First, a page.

I’m so over sad produce from the grocery store: wilted, soggy herbs that were crushed in boxes, yellow spotted cruciferous vegetables, and bruised fruit. This is usually the time of year that I’m anticipating some homegrown yummies from our garden, but we didn’t fill our containers this season due to our busy schedules. Still, it is important to me to eat fresh, in-season produce as much as possible.
We’re fortunate to have the beautiful Fulton St. Farmers Market in Grand Rapids and I’ve been incorporating Saturday trips into my #grocerycrawl routine. In addition to staple produce I like trying new items (hello garlic sourdough) and experimenting with new-to-me veggies.
As much as I love wandering the stalls I’ve always wanted to try a CSA box to streamline our trips, eat in season, and (best of all) support a local farm. I realized I was spending between $20 and $30 on produce each market trip, which is the same cost of a weekly CSA. Last Wednesday (the first day of summer!) I picked up our first box from Groundswell Community Farm at the market. We were a couple of weeks late, but we were still able to sign up midseason.
What's in the Box Series
I love food (duh) and I miss sketching. Over the course of our summer CSA I’ll be sharing what was in our box each week and how we eat our way through it. I hate wasting produce and I like a challenge, so this will hold me accountable and let me flex my drawing muscles.
If you’re curious about trying a CSA, but not sure what to expect or why you should eat things like beet greens, follow along!
June 20 CSA Box
Beets: We had a choice between a bunch of beets or carrots. I couldn’t pass up on beets with beautiful greens which are delicious sautéed with a little bit of coconut oil. If you buy fresh beets don’t toss the greens and stems! They’re high in fat soluble vitamins A and K and water soluble vitamins C and B2. The greens are also great sources for minerals calcium and magnesium. The beets contain plenty of folate - about 5-6x what is found in the leaves.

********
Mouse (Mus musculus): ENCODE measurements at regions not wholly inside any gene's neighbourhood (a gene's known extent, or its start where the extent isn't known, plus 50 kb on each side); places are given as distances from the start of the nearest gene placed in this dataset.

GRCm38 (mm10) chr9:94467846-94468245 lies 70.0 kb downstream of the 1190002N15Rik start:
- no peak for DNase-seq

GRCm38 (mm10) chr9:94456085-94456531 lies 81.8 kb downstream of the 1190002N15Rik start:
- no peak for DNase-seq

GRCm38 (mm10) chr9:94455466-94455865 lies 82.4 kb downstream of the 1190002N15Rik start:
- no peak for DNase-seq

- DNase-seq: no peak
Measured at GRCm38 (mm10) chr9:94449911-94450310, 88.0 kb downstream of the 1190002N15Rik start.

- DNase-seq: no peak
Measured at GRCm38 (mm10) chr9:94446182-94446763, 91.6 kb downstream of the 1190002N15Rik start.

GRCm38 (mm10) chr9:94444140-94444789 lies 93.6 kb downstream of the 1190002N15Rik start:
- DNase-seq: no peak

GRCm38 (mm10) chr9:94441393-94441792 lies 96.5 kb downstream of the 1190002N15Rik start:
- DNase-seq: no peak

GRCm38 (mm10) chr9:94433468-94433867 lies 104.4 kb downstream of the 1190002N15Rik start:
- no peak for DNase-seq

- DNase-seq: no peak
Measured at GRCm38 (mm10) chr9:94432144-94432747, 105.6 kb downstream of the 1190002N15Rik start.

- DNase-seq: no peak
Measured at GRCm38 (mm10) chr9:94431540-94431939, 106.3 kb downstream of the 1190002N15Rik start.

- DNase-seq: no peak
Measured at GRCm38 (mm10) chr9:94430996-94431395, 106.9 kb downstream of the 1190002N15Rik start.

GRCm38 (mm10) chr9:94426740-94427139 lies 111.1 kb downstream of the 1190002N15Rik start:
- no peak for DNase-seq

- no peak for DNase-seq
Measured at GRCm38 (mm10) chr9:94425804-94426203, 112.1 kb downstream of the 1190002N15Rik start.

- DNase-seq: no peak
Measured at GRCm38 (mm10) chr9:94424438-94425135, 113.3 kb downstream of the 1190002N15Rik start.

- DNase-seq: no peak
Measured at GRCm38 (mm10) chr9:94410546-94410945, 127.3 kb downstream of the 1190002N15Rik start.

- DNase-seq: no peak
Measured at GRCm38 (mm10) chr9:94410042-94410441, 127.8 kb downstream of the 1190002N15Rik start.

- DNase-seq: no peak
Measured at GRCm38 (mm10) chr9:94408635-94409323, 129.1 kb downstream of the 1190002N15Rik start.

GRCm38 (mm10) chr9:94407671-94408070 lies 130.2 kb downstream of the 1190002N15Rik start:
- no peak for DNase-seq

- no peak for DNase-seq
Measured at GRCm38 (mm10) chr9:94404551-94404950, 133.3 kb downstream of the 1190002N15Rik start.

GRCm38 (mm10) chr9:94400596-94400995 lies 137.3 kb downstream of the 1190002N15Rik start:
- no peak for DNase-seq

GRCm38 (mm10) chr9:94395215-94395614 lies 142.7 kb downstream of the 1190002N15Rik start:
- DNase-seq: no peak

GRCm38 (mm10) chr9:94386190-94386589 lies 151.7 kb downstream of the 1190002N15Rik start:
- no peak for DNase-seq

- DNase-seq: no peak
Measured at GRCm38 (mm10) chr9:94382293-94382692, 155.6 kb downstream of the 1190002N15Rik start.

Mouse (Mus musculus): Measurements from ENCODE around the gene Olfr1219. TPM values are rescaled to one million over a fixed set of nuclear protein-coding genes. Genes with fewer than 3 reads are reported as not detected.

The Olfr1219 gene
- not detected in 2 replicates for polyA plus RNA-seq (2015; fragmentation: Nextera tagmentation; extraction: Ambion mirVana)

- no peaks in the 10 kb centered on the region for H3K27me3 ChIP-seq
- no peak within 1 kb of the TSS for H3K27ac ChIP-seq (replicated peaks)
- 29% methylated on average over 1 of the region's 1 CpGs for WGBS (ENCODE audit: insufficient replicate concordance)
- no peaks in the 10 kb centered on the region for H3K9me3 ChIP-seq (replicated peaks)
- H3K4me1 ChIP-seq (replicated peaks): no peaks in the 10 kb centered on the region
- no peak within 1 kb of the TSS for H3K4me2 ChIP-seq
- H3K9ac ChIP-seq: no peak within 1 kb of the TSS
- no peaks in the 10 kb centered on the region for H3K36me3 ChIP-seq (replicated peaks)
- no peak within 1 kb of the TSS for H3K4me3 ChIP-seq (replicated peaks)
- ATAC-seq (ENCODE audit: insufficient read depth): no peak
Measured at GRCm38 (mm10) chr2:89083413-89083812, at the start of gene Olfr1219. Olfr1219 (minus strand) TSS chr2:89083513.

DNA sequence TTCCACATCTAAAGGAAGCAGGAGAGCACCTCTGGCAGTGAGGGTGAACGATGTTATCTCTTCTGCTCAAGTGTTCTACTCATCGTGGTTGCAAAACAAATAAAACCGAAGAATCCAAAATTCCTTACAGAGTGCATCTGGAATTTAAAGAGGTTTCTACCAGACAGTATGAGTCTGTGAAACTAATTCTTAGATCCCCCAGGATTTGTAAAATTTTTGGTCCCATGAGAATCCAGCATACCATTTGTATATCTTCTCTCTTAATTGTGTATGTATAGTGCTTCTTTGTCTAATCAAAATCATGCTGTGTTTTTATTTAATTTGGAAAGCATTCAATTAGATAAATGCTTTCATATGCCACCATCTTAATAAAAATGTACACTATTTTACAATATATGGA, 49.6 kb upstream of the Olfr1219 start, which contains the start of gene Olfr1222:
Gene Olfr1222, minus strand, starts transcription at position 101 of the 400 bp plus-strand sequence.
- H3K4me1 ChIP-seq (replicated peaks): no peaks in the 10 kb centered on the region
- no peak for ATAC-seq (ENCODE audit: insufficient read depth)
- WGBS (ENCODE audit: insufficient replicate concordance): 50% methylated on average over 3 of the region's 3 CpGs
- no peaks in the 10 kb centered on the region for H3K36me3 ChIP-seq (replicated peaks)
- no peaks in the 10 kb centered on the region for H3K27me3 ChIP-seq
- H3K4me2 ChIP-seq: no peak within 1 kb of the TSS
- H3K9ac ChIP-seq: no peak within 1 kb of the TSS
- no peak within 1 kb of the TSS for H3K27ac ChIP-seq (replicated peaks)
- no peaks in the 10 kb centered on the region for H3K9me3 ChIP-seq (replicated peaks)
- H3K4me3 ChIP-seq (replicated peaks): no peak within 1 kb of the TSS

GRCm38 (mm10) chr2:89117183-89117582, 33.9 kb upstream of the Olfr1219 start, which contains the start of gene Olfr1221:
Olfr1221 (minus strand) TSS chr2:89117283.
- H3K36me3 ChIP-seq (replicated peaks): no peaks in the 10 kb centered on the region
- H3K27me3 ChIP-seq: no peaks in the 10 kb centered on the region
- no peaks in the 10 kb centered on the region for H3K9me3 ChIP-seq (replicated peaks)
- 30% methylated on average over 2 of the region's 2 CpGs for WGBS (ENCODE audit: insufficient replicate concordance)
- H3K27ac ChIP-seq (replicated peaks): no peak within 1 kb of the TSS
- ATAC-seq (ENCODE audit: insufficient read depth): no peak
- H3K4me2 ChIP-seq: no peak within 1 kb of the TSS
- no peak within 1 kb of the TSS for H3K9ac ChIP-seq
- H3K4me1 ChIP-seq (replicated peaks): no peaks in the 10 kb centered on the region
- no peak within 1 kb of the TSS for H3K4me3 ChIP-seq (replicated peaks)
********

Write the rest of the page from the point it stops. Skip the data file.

We enjoyed ours raw in salad and roasted with carrots served as a side-dish with goat cheese and tahini.
Bok choy: This isn’t one of my favorite vegetables because of the bitter flavor, but I’m trying to branch out! I’m serving ours as a side to asian meatballs.
White radishes: These were more mild than red radishes and I added them to Neil's mason jar salads.
Mixed greens: We made a bag of mixed salad greens. These were so crisp and beautiful and perfect for salads. (I'm turning into a rabbit, slowly but surely).
Red lettuce: We still had lots of greens from our weekend market trip, so I gave this head to Neil’s parents.
Big ass lettuce: I think this was actually a lolla rossa lettuce, according to some Googling. I used this one in tuna salad sourdough sandwiches and in HUGE chopped salads.
Cilantro: This herb in particular is always in poor shape at large grocery store chains. Our CSA bunch was a small, cute little bundle that I threw into a sauce for asian burgers on Thursday. We definitely could have used more herbs.
Kale: We had a choice of kale or swiss chard. I opted for kale and chopped it to have on hand for breakfast sautés and smoothies.
Broccoli: Always a favorite! We roast several heads a week, so I ended up buying more. I also peeled the stem and roasted that too.
Arugula: Extra crisp and spicy! I like to sauté it in Kerrygold butter and top with runny eggs in the morning.
Mint: My newest victim. I chose this lil buddy from the selection because it spreads like crazy and I really want a mojito.
Garlic scapes: I can’t believe I’ve never experimented with these! There were PILES of scapes, but they don’t hang out at the market long. I used most of ours in a big batch of pesto that we added to sardine veggie bowls, eggs, and zoodle spaghetti. I’ll definitely be freezing some pesto and chop the remaining scapes for use in egg scrambles and as a side for our steaks.
We’re two days away from our next box and the end of greens is in sight. Washing and properly storing them took awhile, but made all the difference and made for great podcast time.
Mesclun / mixed greens bought in plastic containers at the store always seem to be soft and on their last legs. All of our greens were crisp, colorful, and flavorful.
Salad spinners are an absolute necessity. I found ours for $12 on Homegoods (compared to $20 for the same model on Amazon).
Have you tried a CSA share?
What's your favorite way to prepare garlic scapes?
Let me know in the comments and follow along on Instagram! I also share random food things and silliness on Stories.